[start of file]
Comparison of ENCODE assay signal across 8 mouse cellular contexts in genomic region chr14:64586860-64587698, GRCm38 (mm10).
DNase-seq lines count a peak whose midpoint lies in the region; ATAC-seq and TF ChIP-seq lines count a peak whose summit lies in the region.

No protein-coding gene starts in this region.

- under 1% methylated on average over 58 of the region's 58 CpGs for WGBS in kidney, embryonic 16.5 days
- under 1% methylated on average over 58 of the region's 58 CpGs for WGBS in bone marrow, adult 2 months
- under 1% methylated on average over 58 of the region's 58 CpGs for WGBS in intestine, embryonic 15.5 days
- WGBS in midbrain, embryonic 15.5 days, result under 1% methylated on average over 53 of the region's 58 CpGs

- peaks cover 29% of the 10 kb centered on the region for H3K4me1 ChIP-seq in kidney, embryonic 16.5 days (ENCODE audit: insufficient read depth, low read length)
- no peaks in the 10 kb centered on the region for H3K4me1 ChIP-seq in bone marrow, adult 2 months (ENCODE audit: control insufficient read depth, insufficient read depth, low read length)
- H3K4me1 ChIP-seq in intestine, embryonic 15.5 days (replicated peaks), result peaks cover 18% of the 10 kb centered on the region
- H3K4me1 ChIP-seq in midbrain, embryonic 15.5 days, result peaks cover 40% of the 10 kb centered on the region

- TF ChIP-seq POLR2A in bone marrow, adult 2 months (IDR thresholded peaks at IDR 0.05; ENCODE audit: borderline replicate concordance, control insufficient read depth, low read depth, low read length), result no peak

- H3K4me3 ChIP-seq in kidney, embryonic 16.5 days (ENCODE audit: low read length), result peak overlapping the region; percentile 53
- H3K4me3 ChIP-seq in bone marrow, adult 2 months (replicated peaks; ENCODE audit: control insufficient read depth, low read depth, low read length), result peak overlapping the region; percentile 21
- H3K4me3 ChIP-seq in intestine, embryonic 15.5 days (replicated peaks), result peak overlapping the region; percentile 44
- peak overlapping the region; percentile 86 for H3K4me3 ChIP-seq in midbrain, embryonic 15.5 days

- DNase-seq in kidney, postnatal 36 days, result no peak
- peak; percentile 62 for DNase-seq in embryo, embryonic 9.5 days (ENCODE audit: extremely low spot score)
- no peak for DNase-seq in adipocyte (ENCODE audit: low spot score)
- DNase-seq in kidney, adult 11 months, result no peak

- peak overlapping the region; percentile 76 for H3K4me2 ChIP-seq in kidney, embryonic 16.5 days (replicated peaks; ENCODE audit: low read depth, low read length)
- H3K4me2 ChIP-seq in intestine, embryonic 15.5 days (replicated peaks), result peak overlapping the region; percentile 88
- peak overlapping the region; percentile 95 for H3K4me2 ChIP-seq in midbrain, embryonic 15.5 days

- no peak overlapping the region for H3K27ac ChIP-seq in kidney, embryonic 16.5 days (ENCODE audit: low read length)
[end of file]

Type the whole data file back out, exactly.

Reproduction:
Comparison of ENCODE assay signal across 8 mouse cellular contexts in genomic region chr14:64586860-64587698, GRCm38 (mm10).
DNase-seq lines count a peak whose midpoint lies in the region; ATAC-seq and TF ChIP-seq lines count a peak whose summit lies in the region.

No protein-coding gene starts in this region.

- under 1% methylated on average over 58 of the region's 58 CpGs for WGBS in kidney, embryonic 16.5 days
- under 1% methylated on average over 58 of the region's 58 CpGs for WGBS in bone marrow, adult 2 months
- under 1% methylated on average over 58 of the region's 58 CpGs for WGBS in intestine, embryonic 15.5 days
- WGBS in midbrain, embryonic 15.5 days, result under 1% methylated on average over 53 of the region's 58 CpGs

- peaks cover 29% of the 10 kb centered on the region for H3K4me1 ChIP-seq in kidney, embryonic 16.5 days (ENCODE audit: insufficient read depth, low read length)
- no peaks in the 10 kb centered on the region for H3K4me1 ChIP-seq in bone marrow, adult 2 months (ENCODE audit: control insufficient read depth, insufficient read depth, low read length)
- H3K4me1 ChIP-seq in intestine, embryonic 15.5 days (replicated peaks), result peaks cover 18% of the 10 kb centered on the region
- H3K4me1 ChIP-seq in midbrain, embryonic 15.5 days, result peaks cover 40% of the 10 kb centered on the region

- TF ChIP-seq POLR2A in bone marrow, adult 2 months (IDR thresholded peaks at IDR 0.05; ENCODE audit: borderline replicate concordance, control insufficient read depth, low read depth, low read length), result no peak

- H3K4me3 ChIP-seq in kidney, embryonic 16.5 days (ENCODE audit: low read length), result peak overlapping the region; percentile 53
- H3K4me3 ChIP-seq in bone marrow, adult 2 months (replicated peaks; ENCODE audit: control insufficient read depth, low read depth, low read length), result peak overlapping the region; percentile 21
- H3K4me3 ChIP-seq in intestine, embryonic 15.5 days (replicated peaks), result peak overlapping the region; percentile 44
- peak overlapping the region; percentile 86 for H3K4me3 ChIP-seq in midbrain, embryonic 15.5 days

- DNase-seq in kidney, postnatal 36 days, result no peak
- peak; percentile 62 for DNase-seq in embryo, embryonic 9.5 days (ENCODE audit: extremely low spot score)
- no peak for DNase-seq in adipocyte (ENCODE audit: low spot score)
- DNase-seq in kidney, adult 11 months, result no peak

- peak overlapping the region; percentile 76 for H3K4me2 ChIP-seq in kidney, embryonic 16.5 days (replicated peaks; ENCODE audit: low read depth, low read length)
- H3K4me2 ChIP-seq in intestine, embryonic 15.5 days (replicated peaks), result peak overlapping the region; percentile 88
- peak overlapping the region; percentile 95 for H3K4me2 ChIP-seq in midbrain, embryonic 15.5 days

- no peak overlapping the region for H3K27ac ChIP-seq in kidney, embryonic 16.5 days (ENCODE audit: low read length)